Taxi tale 12

8th of May, from airport home, 1.5 hours

Driver: from Hyderabad, mid-forties, IT professional, married, in Australia for the last 16 years.

 

I arrived at Melbourne a bit earlier than expected, because luckily there were a few seats available on other flights. Got a taxi basically straight away. My driver was an Indian man. Started conversation about weather, flights, where he was from – the usual.

I asked him provocatively for something interesting about Hyderabad. Of course, I was waiting for a byriani spill. But not today!

Surprise No 1: He said that Hyderabad is the Silicone Valley of India. Apparently, it hosts the largest IT facilities in the world after US. (Hm, that was unexpected, but it was true. I found an article about Google opening a new branch there and hiring 10000 specialists in the next four years).

Surprise No 2: Indian soil smells different. He said this with great conviction when I mentioned a different air quality. I am not talking about the horrid smells of rotting rubbish, urine, cow poo or the beautiful aroma of food, spices and flowers. It’s something very unique in the air, which I want to absorb with my skin and fill my lungs every time I walk out from the airport. I’d never thought about the soil. Maybe he is right? I will smell it next time, somewhere far away in the country site.

Surprise No 3: Muslim men don’t expect dowry. According to him, it’s only Hindu men that do that and this tradition is totally embarrassing. A proud Muslim man has to provide everything for his wife himself and does not expect any “hand-outs” from her family.

Surprise No 4: Muslims respect Jesus as a prophet for Allah and his name is mentioned in the Koran 44 times, while Muhammad is mentioned only twice. (Please, don’t kill me- I have not read the Koran myself, it could be wrong).

Surprise No 5: Muslim men can have up to four wives, but there have to be special circumstances for this. An example would be if the couple can’t have kids. The man has to ask his wife if it’s OK to get another wife. If she does not agree, they can resolve this issue by asking for advice from Sharia Law.

Surprise No 6: His wife likes wearing hijab and a head scarf, because it’s part of her culture and upbringing. He does not have any say in how or what she wears. Even at home in front of kids she wears modest clothes, otherwise their daughter will grow up with hypocrisy and double standards in the family.

Surprise No 7: The taxi driver went on pilgrimage to Mecca, which is considered by Muslims the holiest place on Earth. There he had a few “educational lectures” about the life of Muslims in Australia. He said that everybody is equal here, Halal food is available and mosques operate in every city. And the most important message was that western women don’t run naked on the streets as everybody believes in the East because of the propaganda. (So, this is how Asian countries see us. I always thought that Australia is famous because kangaroos are jumping on the street, whereas in Russia bears live in houses. I was so wrong).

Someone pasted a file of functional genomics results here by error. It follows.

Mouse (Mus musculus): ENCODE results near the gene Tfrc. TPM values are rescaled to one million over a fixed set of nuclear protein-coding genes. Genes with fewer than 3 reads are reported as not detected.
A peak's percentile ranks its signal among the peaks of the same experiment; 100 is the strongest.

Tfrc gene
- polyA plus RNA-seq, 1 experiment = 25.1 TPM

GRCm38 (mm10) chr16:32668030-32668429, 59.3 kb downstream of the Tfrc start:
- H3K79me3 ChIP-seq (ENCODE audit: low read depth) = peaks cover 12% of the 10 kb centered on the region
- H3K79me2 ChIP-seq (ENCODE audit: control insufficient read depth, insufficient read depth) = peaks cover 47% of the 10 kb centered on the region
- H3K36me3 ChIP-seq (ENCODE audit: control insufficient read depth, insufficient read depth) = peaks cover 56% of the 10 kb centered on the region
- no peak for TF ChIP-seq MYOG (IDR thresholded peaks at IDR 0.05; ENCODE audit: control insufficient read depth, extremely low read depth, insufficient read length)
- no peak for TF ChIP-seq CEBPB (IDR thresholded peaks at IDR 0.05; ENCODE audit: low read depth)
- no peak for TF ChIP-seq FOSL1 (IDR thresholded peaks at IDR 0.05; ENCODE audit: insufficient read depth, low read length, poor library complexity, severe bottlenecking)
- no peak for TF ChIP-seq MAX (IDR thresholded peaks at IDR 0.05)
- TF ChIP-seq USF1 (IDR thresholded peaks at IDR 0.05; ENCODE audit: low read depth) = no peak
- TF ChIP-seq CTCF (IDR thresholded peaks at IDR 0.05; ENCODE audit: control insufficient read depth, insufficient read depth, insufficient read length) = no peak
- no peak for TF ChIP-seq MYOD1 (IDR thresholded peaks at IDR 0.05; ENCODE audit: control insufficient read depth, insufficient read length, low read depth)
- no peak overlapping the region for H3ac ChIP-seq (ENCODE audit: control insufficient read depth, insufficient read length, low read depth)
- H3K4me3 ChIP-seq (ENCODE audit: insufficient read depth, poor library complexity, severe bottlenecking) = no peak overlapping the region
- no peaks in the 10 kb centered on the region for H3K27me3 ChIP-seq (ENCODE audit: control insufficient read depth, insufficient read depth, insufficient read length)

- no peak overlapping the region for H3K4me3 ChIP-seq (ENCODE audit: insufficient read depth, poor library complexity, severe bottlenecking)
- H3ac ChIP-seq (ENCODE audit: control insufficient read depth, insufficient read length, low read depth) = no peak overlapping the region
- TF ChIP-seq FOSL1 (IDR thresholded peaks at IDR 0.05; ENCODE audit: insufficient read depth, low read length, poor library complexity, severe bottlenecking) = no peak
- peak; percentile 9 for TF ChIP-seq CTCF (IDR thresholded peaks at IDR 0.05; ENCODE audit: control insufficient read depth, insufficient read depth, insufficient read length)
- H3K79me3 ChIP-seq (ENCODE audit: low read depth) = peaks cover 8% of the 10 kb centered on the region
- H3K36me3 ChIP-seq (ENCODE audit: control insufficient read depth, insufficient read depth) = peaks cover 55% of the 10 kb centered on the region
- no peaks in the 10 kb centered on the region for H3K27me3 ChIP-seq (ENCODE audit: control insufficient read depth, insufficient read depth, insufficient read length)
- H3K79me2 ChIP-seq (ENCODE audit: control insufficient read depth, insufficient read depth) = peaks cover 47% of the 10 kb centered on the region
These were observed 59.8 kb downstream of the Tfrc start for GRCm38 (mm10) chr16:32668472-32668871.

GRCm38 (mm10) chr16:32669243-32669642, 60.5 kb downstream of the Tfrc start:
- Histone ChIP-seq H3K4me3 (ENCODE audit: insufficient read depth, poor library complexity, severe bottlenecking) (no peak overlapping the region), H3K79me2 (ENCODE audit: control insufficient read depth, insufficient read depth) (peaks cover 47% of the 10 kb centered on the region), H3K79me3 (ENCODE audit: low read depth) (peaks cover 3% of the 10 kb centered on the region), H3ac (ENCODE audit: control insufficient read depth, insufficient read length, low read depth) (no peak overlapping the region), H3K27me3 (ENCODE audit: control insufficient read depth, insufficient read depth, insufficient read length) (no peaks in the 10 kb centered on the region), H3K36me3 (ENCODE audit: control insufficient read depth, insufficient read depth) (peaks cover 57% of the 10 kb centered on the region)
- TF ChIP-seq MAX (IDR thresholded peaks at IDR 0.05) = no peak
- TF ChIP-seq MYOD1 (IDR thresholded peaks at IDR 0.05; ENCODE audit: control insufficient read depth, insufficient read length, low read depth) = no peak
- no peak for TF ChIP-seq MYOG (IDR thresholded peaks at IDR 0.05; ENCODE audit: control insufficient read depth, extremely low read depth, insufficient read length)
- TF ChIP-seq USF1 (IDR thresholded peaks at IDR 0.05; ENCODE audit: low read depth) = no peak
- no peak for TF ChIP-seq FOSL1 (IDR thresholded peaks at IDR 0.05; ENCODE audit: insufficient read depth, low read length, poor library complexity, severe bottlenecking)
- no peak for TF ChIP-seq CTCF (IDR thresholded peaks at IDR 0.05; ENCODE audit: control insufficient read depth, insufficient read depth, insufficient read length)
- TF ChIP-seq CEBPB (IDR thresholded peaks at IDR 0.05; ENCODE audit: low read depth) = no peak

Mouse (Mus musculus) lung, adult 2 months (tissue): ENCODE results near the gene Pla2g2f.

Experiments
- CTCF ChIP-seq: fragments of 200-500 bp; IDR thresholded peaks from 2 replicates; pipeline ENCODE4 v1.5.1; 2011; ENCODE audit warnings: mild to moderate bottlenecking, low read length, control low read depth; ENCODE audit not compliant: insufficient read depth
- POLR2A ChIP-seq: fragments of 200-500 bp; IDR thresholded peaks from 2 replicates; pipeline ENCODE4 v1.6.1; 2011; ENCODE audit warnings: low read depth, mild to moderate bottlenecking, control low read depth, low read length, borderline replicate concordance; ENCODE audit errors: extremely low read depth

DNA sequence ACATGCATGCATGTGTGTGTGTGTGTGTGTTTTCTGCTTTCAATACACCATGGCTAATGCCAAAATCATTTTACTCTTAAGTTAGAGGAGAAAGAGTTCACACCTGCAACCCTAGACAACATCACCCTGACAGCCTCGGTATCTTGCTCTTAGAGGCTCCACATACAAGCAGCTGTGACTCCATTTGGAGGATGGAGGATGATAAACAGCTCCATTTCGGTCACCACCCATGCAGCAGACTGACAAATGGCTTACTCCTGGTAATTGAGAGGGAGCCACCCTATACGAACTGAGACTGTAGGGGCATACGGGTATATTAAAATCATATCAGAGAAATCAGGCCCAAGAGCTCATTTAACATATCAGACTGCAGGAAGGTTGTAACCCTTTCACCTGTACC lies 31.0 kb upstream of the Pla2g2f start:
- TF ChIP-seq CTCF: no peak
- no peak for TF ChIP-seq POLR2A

Surprise No 8: According to the Koran, Women are much more important than men, because every woman is potentially a mother. And a mother is above everyone else, second in charge after Allah. All the main decisions in the family are made by either a mother or a wife, and kids always must ask mum’s permission first. (That actually reminded me our guide in Vietnam, who told us about the important role and respect for a woman in Cham culture and I did not believe him).

These are the main points of our conversation. Also, he told me about respect for the neighbours, about the situation in Kashmir, his childhood,  his “semi-arranged marriage” and lots of small things. Unbelievable, but we stayed in front of my house for 55 minutes after we arrived from the airport. So, taking an earlier flight from Sydney did not make any difference. However, I had a great time talking to him, because I found out so much new information. Maybe I will even try to read the Koran, who knows.

Surprise No 9: Somehow during conversation, the driver mentioned that he never buys anything outright here: only on loans or plans.  For example, his phone – the latest model of the Galaxy- is on the $100/month plan, so the phone is basically free (he is kidding himself, of course). All his friends and  relatives in India always buy everything straight away and show off their new possessions. Sometimes they even have to cut their funds for food, but still don’t like plans, only prepaid phones. And that rules applies to everything; clothes, furniture, cars. My driver was very disapproving of this fact.  I sat in the car listening to him and thinking “OMG, I don’t belong here.  I have Indian mentality. I have never ever bought anything on loan, except the house.  I AM INDIAN!!!

 

 

Music – Taxi Theme Song

artist -Bob James, Album – Touchdown, 1978

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